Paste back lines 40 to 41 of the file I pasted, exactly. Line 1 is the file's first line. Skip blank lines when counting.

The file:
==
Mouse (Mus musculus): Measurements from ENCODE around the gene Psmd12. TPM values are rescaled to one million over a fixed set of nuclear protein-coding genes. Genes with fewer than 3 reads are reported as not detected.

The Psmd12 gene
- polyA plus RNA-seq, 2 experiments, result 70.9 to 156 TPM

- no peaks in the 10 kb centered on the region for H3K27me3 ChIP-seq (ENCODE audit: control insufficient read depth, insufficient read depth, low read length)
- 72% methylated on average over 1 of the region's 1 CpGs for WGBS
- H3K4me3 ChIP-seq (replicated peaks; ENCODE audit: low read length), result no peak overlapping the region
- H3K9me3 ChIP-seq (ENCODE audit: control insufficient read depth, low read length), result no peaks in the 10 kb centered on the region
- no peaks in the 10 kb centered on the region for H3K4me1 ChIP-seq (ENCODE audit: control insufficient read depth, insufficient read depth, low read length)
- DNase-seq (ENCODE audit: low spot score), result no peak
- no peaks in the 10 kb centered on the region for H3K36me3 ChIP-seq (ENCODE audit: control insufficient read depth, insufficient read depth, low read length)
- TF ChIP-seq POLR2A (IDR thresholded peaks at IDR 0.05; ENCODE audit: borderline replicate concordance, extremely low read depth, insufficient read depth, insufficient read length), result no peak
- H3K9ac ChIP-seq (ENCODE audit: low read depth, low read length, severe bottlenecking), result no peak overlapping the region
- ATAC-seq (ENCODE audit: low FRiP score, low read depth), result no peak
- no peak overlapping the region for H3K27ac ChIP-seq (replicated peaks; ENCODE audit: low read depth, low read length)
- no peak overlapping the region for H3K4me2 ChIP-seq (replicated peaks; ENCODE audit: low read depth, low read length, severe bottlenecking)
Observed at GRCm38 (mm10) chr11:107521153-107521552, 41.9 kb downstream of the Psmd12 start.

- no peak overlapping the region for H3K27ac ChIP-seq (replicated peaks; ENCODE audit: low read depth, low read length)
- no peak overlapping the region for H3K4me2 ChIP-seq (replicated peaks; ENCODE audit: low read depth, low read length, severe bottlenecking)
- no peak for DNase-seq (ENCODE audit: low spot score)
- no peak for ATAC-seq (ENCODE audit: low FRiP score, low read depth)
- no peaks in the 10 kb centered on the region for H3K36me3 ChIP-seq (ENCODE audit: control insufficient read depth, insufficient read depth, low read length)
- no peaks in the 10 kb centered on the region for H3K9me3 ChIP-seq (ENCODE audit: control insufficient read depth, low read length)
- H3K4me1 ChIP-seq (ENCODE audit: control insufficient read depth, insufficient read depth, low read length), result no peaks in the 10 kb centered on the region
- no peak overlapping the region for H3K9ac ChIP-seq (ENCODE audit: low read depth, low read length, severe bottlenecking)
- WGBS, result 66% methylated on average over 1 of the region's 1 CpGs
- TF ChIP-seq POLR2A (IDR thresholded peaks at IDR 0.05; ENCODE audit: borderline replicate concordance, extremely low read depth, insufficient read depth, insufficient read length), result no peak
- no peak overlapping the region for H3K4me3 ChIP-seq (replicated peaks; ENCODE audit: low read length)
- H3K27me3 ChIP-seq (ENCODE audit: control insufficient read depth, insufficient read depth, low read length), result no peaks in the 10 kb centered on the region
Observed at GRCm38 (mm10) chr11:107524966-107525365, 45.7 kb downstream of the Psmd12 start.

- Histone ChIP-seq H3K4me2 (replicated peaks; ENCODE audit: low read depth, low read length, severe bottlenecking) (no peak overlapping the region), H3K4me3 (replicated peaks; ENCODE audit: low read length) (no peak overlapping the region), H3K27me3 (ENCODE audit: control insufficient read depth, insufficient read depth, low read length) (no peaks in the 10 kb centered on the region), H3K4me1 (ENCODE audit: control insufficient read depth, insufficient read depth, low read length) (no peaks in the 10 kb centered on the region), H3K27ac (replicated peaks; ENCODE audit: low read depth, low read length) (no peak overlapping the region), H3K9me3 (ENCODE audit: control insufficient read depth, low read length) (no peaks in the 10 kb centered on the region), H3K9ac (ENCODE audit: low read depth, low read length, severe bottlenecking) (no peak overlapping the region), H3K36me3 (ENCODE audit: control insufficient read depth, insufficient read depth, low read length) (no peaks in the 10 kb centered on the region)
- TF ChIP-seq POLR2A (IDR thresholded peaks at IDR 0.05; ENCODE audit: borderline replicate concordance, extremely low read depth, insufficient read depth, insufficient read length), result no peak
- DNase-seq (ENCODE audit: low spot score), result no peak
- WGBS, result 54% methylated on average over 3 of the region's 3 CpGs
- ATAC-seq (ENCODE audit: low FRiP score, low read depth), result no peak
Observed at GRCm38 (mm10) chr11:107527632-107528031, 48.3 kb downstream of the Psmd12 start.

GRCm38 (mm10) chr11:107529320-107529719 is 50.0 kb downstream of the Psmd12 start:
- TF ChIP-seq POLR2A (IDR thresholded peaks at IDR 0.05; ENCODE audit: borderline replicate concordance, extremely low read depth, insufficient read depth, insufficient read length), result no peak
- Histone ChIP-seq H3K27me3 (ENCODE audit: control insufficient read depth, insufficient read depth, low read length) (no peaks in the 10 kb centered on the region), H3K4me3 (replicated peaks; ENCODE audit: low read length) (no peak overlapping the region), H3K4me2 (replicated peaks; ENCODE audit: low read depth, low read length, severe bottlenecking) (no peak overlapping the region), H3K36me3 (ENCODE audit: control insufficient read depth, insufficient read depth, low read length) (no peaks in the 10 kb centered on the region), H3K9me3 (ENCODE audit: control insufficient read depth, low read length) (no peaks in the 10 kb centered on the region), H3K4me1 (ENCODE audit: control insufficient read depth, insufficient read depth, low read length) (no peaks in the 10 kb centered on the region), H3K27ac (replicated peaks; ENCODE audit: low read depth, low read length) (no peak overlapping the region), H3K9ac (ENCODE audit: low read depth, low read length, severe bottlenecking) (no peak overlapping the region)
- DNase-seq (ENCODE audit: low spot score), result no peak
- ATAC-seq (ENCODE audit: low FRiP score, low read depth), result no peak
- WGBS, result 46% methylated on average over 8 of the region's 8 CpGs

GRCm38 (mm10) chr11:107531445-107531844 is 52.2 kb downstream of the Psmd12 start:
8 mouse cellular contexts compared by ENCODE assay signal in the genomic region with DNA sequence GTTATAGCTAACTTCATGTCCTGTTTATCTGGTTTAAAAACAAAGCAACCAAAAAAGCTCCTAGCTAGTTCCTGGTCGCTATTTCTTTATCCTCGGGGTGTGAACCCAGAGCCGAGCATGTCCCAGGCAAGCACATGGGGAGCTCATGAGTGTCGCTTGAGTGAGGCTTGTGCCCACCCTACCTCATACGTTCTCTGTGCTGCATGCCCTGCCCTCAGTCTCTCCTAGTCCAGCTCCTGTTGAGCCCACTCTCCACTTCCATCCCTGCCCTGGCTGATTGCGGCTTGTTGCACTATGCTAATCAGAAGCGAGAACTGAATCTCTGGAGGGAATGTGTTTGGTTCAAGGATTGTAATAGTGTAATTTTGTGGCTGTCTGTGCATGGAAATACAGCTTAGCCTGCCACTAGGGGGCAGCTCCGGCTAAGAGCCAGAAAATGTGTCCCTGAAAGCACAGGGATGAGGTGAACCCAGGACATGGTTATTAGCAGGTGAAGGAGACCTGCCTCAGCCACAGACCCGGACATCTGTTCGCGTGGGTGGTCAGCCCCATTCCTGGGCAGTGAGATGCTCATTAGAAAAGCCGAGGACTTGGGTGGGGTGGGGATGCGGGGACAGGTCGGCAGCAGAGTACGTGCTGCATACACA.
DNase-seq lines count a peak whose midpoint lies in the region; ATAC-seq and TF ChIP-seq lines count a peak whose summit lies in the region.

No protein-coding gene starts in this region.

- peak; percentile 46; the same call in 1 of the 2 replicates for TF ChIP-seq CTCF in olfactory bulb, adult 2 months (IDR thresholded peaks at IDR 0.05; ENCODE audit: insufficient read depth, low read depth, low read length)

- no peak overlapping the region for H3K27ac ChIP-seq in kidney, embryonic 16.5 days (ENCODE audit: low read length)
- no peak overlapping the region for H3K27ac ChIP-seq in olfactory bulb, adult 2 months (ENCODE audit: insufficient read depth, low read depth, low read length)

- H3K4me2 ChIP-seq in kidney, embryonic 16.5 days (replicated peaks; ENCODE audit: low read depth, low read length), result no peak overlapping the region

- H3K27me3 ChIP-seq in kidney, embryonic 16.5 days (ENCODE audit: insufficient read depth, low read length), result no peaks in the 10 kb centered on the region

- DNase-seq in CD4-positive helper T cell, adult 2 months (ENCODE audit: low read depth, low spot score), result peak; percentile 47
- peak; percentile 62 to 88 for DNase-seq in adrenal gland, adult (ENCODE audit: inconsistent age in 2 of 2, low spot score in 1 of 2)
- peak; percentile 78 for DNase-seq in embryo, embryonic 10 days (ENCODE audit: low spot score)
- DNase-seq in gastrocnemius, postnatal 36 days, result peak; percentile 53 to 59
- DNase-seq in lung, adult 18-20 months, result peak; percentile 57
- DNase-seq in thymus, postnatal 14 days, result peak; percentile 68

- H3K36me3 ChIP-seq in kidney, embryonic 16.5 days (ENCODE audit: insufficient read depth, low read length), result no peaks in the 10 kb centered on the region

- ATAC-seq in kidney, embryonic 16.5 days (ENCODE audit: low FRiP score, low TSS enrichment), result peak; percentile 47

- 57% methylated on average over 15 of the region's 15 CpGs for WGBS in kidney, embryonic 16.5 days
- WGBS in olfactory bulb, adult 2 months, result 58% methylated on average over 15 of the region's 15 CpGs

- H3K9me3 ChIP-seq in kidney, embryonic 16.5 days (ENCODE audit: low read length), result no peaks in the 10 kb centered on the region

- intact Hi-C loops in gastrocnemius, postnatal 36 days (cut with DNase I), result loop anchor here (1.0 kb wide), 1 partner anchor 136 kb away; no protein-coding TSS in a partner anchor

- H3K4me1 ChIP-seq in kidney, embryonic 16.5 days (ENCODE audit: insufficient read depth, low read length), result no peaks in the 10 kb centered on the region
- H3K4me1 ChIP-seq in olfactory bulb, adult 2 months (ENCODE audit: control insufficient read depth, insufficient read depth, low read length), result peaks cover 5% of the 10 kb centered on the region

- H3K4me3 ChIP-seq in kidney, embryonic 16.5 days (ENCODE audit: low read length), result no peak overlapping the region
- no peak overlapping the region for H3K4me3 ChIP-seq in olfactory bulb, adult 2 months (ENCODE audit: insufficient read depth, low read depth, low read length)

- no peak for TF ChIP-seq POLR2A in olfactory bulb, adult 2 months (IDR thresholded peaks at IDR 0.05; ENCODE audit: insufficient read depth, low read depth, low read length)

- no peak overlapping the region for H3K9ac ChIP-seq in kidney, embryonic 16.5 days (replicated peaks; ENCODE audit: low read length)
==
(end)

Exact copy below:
- ATAC-seq (ENCODE audit: low FRiP score, low read depth), result no peak
- WGBS, result 46% methylated on average over 8 of the region's 8 CpGs